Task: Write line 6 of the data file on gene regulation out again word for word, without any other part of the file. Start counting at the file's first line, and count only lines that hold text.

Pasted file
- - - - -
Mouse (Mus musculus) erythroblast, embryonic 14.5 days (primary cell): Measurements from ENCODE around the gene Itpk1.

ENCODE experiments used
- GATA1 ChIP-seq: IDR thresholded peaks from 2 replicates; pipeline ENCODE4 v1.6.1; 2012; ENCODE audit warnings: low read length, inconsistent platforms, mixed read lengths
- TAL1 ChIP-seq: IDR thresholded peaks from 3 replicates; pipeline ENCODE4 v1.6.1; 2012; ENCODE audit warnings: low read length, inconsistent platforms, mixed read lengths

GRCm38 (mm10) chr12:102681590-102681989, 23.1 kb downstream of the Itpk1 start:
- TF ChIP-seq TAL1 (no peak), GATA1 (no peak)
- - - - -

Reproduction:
- TF ChIP-seq TAL1 (no peak), GATA1 (no peak)